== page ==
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Greenfield Middle School students raise $1,000 for clean water in South Sudan

  • Diana Hastings, a fifth-grade teacher at the Greenfield Math and Science Academy, with Zoe Ballou, Maddie Brandl, and Alex Menko, all fifth graders at Greenfield Middle School, and Ashley Fritzroy, a literacy and technology teacher in grades 5-7 at the middle school, with their banner from the Iron Giraffe challenge in which students from the middle school and the math and science academy raised more than $1,000 for the organization, Water for South Sudan. Recorder Staff/Matt Burkhartt

  • A LONG WALK TO WATER



Recorder Staff
Monday, May 08, 2017

GREENFIELD — The book was passed from one teacher to another.

“I read the book the next day, cover to cover, and then stayed watching videos to find out what happened,” Greenfield Middle School fifth-grade teacher Karen Murphy-Davis said.

The book, “A Long Walk To Water,” by Linda Sue Park, tells the story about the struggles that people in South Sudan face when trying to find clean water. Soon the book had been passed around and the teachers knew what book they would choose for their annual unit about water.

When Murphy-Davis was reading the novel about the difficulties of access to water to her students this year and within the first 20 pages they said, “We need to do something. She shouldn’t walk eight hours for water. They were begging to do something.”

What they did was start a fundraising campaign, spearheaded by Math and Science Academy fifth-grade teacher Diana Hastings. Her class and other classes led the way to help raise $1,000 for Water for South Sudan, which will go to building wells there.

“It exposes them to a reality that’s not in front of them,” Hastings said. “They complain about silly things and it shows them how much they have to be thankful for.”

Between a penny drive, bake sales, flower sales, bracelet sales and a few donations from faculty and families the students at Math and Science Academy and Greenfield Middle School were able to raise $1,000 this school year for a community across the globe.

“As they grow older and have a bigger sense of the world, it’ll set a stronger sense of foundation for them,” fellow fifth-grade teacher Barbara Unaitis said.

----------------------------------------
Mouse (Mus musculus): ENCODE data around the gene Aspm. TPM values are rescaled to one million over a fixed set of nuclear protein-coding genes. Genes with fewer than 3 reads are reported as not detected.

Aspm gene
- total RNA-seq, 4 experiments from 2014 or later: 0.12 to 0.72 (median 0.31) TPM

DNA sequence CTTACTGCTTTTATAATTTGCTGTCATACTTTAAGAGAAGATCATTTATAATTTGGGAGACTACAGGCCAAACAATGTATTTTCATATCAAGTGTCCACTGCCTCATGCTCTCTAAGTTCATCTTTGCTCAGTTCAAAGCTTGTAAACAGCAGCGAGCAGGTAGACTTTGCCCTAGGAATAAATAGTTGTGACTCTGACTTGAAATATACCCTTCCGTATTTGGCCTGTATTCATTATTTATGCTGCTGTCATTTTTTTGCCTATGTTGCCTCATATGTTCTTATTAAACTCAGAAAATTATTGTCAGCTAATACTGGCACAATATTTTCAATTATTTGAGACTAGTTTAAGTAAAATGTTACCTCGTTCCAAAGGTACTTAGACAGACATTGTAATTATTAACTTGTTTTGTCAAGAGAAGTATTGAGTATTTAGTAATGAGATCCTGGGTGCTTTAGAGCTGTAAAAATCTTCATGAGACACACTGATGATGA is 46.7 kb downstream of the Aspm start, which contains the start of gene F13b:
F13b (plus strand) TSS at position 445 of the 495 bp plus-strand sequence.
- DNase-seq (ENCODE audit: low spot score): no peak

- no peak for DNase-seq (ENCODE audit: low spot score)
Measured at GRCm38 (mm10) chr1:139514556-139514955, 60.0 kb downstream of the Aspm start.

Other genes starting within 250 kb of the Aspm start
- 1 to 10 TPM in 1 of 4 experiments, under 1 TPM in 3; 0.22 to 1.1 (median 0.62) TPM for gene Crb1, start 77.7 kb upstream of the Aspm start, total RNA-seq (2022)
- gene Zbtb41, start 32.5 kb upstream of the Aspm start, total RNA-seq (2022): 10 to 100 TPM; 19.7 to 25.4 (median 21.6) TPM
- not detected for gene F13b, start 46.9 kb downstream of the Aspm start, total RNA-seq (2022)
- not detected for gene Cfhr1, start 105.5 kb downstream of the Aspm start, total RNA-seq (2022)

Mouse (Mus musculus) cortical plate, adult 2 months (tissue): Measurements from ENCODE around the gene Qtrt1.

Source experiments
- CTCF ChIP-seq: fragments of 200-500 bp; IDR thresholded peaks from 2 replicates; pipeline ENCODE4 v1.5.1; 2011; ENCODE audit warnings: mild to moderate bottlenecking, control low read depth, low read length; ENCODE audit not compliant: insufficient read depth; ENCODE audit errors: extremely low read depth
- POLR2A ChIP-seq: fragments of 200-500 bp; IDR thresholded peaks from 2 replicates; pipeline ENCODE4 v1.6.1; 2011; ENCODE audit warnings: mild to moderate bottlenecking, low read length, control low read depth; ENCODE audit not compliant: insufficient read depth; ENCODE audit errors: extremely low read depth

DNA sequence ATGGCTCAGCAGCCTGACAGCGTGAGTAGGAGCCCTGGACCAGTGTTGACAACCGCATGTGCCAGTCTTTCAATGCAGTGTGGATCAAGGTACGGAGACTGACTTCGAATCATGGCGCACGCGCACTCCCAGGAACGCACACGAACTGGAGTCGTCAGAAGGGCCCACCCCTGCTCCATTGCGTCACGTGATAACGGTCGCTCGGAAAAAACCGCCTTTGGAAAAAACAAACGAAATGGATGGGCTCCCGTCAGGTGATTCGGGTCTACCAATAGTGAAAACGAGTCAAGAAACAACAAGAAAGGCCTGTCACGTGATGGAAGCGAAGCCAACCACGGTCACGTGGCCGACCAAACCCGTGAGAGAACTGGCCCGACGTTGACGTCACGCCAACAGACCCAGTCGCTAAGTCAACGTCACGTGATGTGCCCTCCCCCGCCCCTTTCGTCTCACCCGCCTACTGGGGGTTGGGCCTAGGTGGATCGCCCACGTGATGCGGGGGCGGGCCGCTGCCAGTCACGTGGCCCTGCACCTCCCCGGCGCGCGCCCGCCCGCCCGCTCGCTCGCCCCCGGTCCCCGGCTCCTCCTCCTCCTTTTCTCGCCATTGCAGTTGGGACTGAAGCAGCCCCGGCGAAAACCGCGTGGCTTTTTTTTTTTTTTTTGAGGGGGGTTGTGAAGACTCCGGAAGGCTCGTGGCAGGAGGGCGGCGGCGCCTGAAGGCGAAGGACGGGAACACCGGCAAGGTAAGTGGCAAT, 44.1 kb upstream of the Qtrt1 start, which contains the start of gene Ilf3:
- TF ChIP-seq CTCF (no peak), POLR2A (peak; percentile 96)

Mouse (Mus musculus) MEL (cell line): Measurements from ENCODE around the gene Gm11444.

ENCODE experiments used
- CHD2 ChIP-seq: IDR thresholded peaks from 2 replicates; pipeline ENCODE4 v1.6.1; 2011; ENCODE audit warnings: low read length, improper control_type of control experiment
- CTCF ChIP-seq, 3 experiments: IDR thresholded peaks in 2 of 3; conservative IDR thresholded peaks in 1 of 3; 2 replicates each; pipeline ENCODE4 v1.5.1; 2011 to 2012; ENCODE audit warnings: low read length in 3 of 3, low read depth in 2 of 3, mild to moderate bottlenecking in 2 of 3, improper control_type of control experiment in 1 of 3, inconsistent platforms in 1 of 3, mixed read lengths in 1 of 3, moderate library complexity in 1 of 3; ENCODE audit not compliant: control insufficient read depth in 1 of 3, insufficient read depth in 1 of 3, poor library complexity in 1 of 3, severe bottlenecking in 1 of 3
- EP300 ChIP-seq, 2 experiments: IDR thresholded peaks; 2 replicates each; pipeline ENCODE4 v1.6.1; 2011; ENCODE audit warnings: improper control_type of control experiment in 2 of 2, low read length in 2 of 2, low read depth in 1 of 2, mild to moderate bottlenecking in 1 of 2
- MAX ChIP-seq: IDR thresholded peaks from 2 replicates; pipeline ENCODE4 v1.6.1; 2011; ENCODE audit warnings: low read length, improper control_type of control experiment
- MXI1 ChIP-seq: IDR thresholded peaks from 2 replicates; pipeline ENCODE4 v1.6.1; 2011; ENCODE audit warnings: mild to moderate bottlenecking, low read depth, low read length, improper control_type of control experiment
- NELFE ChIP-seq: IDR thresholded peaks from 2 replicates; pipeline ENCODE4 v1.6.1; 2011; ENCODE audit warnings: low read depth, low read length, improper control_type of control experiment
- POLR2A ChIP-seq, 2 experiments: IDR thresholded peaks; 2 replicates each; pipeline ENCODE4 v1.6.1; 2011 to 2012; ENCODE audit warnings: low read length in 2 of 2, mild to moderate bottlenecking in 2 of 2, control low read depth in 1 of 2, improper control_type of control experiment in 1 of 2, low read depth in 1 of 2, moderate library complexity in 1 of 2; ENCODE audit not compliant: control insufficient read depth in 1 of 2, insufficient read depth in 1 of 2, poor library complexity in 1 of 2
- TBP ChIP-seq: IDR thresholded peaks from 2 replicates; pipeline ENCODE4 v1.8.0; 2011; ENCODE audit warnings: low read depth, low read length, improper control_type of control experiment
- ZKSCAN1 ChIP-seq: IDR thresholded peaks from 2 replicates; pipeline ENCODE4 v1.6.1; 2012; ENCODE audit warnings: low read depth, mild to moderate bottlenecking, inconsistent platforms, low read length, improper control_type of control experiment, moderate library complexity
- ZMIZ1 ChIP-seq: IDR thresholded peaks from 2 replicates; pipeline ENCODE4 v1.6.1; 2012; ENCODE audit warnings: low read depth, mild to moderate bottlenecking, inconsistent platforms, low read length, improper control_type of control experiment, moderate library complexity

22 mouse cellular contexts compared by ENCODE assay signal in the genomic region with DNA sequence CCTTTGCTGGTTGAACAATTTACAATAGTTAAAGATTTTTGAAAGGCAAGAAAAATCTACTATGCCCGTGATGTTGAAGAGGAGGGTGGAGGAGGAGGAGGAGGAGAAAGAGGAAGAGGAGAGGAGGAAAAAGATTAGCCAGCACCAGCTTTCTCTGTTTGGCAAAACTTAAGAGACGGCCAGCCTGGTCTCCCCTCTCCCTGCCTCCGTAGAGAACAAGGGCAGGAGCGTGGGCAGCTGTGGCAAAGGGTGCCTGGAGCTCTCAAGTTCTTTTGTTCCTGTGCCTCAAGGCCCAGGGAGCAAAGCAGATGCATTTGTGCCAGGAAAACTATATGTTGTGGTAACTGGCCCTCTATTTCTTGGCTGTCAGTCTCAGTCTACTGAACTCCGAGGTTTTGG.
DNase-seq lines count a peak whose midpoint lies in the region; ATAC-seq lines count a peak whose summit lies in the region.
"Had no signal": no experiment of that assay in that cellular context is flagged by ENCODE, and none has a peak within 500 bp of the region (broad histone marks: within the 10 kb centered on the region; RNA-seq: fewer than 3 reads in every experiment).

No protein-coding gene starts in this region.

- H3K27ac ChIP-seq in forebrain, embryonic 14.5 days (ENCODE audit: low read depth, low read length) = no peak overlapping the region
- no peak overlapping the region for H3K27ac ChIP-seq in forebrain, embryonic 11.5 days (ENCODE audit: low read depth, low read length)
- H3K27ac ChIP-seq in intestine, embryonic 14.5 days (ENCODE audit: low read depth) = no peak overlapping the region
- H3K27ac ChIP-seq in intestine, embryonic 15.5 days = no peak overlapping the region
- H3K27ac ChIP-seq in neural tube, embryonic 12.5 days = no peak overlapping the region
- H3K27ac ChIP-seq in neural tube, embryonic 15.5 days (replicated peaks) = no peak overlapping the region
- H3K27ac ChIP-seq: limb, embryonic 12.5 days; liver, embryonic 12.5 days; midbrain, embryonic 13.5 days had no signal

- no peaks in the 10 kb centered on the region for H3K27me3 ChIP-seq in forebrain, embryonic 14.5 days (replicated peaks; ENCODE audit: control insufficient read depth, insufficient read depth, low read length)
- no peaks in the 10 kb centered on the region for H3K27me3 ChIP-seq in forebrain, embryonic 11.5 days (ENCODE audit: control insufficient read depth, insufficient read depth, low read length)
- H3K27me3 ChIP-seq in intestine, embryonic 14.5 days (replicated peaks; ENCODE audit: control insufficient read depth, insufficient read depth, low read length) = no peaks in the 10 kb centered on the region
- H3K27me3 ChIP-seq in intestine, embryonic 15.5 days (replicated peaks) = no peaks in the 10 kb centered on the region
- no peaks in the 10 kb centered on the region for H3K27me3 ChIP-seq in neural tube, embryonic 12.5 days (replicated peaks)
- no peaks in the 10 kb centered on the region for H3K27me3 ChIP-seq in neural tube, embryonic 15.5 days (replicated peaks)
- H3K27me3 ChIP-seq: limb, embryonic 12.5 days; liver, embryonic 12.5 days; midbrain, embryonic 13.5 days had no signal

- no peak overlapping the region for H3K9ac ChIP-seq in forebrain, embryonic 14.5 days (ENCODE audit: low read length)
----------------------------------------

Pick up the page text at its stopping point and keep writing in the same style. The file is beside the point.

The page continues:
The water unit primarily focuses on the local community. Students do work on the Green River, helping to clean up the stream, but reading this book allowed them to visualize another world while learning about how small donations can make a big difference.

“It felt relieving for me by having all that feeling inside of you and then helping them raise money for water for them,” fifth-grader Maddie Brandl said.

Her classmate Alex Menko said, “I felt I was really capable of making things that were changeable.”

Between reading the novel and watching a video from South Sudan, the students were able to visualize what might have felt distant.

“I was kind of mortified when I saw the kind of water they were drinking because it was all dirty and muddy,” fifth grader Zoe Ballou said.

The students are currently raising money to fight leukemia, selling origami to raise funds for it.

“It makes you feel like it’s more possible since we did something like this,” Brandl said.

The middle-schoolers also paired their experience raising money for South Sudan with making a group documentary for the district’s seventh annual film festival.

With families filling in the seats of Greenfield High School’s auditorium, the documentary about access to clean water was shown — and then announced as the winner of the group category that accepts entries across grades.

Several of Hastings’ students came on stage with her to accept the trophy. Afterward, they reflected on the importance of the film to them.

“I was proud that we were able to help out people who didn’t have water,” fifth-grader Jaydon Grazick said, who also won the top award of the night for his own film.

Classmate Sailor Cohen added, “It was eye-opening how hard it is for them.”

For one of the key contributors to the film and to the fundraiser, fifth-grader Sean Babineau gave his reaction with two thumbs-up and a big smile.

Next year, the teachers hope that the students are as engaged with the book, and continue to get help with the program again from Greening Greenfield, Greenfield Education Foundation and the Connecticut River Watershed Council. If the students express a desire to help out with building a well again, then the teachers will set up the fundraiser again.

You can reach Joshua Solomon at:

jsolomon@recorder.com

413-772-0261, ext. 264